Accordingly, the present disclosure is directed to a system, apparatus and method for evaluating the integrity of an anastomosis site. In one preferred embodiment, a system for monitoring the integrity of an anastomosis of first and second tubular organ sections is disclosed. The system includes a pressure source for supplying fluids under pressure, first and second occluding members dimensioned for sealing a tubular organ section at first and second tissue sites adjacent respective opposed sides of an anastomosis site, a fluid conduit connectable to the pressure source and being adapted to deliver the fluids to the tubular organ sections between the first and second tissue sites, and a pressure sensor adapted to detect fluid pressure change adjacent the anastomosis site. At least one of the first and second occluding members includes a clamp which is positionable about the tubular organ section. Preferably, each of the first and second occluding members includes a clamp. The clamps are adapted for positioning about the tubular organ section adjacent the first and second tissue sites.
  • [0010]
    In one embodiment, the fluid conduit is adapted for passage through a lumen of the tubular organ section. The fluid conduit may include an insertion end portion adapted to form a substantial seal within the lumen of the tubular organ section adjacent one of the first and second tissue sites. Preferably, an expandable member, e.g., a balloon member, is mounted adjacent the insertion end portion thereof. The expandable member is expandable to form a substantial seal within the lumen of the tubular organ section. First and second expandable members may be provided to substantially seal the lumen adjacent the first and second tissue sites.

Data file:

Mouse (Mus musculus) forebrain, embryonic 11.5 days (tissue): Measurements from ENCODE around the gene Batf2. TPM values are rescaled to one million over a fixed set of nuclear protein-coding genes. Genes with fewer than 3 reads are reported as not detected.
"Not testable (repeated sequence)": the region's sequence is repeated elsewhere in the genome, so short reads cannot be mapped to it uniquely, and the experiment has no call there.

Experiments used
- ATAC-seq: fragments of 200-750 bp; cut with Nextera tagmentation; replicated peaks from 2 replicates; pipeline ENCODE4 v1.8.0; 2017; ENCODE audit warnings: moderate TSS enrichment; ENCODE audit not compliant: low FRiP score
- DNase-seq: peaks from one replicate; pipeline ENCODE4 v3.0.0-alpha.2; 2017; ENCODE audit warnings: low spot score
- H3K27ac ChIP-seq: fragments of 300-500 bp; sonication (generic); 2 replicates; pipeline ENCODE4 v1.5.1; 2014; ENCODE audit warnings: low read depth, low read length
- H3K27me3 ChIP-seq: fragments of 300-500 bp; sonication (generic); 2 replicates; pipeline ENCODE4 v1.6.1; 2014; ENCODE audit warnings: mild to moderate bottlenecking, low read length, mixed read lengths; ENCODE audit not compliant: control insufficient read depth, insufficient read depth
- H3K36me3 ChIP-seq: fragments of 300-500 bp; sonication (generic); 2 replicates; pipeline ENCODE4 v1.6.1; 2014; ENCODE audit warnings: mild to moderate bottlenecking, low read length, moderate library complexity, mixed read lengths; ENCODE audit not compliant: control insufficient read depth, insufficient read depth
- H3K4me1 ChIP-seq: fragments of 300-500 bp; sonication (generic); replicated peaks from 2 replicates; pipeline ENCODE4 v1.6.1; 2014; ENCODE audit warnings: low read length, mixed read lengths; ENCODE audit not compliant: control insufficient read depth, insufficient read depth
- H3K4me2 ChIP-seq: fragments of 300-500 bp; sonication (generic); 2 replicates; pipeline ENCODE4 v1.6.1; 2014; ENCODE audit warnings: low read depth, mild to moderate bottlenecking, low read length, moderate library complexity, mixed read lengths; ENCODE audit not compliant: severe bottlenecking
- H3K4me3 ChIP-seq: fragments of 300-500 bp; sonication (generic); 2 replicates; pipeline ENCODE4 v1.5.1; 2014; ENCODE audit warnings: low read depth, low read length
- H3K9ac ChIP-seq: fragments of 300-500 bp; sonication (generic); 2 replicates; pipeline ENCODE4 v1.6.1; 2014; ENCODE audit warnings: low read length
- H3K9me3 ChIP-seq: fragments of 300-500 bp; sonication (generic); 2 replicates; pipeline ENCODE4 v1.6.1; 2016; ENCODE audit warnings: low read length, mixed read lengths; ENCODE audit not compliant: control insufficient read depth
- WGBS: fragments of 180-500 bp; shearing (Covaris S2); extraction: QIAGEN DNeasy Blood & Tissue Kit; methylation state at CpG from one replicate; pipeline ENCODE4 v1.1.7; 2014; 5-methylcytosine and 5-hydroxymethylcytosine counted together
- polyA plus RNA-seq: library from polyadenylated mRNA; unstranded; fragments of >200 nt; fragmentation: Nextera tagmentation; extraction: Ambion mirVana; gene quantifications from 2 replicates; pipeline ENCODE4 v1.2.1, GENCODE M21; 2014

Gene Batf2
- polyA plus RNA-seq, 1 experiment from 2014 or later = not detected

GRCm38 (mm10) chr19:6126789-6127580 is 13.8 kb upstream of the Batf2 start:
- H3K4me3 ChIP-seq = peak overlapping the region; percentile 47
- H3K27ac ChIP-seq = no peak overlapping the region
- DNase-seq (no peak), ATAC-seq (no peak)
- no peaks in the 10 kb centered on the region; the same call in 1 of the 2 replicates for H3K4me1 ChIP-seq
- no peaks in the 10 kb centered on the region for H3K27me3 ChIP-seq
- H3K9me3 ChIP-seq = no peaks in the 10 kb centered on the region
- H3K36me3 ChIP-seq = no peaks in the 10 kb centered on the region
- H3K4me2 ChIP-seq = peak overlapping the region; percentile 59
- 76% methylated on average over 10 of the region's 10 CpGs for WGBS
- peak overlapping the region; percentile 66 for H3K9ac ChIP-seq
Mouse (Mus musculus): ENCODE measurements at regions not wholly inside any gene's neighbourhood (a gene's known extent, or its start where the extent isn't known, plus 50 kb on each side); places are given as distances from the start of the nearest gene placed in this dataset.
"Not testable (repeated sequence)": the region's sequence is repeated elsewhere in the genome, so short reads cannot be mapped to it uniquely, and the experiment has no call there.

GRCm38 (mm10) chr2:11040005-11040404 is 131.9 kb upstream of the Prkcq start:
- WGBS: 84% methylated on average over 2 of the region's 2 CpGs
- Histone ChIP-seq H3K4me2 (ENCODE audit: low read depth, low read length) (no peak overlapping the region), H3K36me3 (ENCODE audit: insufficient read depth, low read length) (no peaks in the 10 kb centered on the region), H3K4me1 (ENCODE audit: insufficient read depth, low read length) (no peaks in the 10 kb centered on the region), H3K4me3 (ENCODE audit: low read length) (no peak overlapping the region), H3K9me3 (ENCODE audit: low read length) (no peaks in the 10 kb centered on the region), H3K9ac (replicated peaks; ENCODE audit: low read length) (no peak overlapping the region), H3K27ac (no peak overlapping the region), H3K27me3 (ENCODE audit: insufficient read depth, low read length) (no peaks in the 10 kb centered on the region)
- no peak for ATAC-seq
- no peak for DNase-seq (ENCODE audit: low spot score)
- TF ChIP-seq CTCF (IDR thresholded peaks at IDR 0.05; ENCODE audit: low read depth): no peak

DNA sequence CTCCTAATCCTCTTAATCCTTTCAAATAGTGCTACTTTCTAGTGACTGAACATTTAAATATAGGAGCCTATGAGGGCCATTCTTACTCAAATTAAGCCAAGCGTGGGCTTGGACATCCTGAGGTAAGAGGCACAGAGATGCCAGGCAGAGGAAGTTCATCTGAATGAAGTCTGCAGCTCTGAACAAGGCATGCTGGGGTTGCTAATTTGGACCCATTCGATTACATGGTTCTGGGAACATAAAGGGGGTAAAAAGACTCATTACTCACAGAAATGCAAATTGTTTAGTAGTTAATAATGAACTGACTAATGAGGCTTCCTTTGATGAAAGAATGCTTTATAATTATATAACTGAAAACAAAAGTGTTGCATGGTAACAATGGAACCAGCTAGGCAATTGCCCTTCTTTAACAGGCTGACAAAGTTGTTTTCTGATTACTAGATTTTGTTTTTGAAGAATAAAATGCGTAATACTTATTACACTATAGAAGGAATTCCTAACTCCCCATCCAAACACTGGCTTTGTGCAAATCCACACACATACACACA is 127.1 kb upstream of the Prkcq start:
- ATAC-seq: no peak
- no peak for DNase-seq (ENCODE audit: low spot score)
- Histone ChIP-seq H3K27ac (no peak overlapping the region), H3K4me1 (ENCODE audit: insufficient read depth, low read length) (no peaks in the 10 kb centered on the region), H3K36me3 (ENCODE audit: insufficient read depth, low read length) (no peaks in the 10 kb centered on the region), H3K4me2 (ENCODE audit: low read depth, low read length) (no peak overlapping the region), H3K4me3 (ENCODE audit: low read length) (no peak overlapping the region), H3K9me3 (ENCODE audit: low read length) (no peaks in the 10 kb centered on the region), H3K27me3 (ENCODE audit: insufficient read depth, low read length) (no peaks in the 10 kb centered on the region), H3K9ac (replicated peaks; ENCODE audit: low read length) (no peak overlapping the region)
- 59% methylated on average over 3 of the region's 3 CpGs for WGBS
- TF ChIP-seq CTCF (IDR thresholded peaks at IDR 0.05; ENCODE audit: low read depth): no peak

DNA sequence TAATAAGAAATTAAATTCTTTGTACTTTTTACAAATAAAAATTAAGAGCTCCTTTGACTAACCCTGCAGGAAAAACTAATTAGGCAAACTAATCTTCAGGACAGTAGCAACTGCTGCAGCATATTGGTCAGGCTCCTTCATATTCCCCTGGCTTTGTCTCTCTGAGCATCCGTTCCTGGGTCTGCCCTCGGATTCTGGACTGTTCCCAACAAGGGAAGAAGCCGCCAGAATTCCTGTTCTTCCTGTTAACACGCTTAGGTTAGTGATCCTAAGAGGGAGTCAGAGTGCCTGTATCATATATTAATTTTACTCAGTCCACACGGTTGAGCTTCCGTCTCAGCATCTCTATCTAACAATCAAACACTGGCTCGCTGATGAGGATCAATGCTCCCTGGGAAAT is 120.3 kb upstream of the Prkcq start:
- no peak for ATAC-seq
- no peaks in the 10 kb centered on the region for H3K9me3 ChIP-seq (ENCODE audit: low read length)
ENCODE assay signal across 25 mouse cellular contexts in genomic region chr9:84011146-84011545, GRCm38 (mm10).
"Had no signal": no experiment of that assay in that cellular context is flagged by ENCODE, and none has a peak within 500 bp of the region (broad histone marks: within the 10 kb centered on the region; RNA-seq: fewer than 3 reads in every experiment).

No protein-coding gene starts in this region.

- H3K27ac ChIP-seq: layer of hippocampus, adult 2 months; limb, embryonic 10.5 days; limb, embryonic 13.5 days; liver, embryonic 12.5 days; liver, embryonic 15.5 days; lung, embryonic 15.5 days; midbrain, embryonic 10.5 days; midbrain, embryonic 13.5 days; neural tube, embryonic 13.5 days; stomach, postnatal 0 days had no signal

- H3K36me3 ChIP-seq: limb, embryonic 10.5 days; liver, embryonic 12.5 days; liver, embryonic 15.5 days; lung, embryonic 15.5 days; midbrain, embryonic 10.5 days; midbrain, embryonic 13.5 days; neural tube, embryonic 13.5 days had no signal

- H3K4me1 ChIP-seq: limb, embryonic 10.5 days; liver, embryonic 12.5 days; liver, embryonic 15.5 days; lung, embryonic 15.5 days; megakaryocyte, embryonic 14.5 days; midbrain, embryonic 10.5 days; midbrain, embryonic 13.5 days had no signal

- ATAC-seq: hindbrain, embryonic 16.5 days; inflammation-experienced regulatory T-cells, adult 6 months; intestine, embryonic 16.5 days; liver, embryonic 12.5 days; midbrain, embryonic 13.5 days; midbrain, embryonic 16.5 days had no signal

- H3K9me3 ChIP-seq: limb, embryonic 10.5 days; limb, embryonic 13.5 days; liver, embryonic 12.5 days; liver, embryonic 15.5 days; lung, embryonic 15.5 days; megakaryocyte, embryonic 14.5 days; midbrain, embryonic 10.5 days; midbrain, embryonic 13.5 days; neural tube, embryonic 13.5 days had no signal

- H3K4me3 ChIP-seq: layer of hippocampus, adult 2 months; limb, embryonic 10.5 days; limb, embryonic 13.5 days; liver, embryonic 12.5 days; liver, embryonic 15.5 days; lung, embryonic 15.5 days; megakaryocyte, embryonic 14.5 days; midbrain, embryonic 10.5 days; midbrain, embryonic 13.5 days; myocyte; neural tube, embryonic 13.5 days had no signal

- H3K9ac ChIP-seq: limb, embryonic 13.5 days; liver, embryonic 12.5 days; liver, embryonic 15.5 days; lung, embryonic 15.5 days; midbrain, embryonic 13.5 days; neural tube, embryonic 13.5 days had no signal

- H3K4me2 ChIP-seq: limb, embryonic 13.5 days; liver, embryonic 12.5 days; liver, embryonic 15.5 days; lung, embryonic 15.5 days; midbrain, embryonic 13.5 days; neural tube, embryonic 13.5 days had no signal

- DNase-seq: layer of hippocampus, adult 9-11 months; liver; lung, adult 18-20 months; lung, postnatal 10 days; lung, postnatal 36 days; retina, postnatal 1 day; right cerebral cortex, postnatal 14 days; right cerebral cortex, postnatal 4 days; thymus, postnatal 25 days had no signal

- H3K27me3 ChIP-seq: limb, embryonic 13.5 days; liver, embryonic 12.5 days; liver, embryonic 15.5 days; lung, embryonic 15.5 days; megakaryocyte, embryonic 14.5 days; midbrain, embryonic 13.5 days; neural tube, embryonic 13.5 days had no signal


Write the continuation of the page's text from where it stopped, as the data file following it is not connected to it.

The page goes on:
• [0011]
    The fluid conduit may include an insertion needle associated therewith adapted to penetrate the tubular organ section to access the internal lumen thereof. The pressure sensor may be mounted to the fluid conduit. A controller may be associated with the pressure sensor. The controller includes logic to measure a rate of pressure loss adjacent the anastomosis site. Means for adjusting the sensitivity of the pressure sensor is also contemplated.
  • [0012]
    In another aspect of the disclosure, a method for monitoring the integrity of an anastomosis procedure is disclosed. The method includes the steps of sealing a tubular organ section at first and second tissue sites adjacent respective opposed sides of an anastomosis site, introducing fluids adjacent the anastomosis site between the first and second tissue sites and monitoring pressure change adjacent the anastomosis site with a pressure sensor. The step of monitoring may include introducing the pressure sensor within the tubular organ section between the first and second tissue sites. The step of monitoring may include monitoring pressure loss or a rate of pressure loss.
  • [0013]
    In one embodiment, the step of sealing includes applying a clamp adjacent at least one of the first and second tissue sites, preferably, adjacent each of the first and second tissue sites.
  • [0014]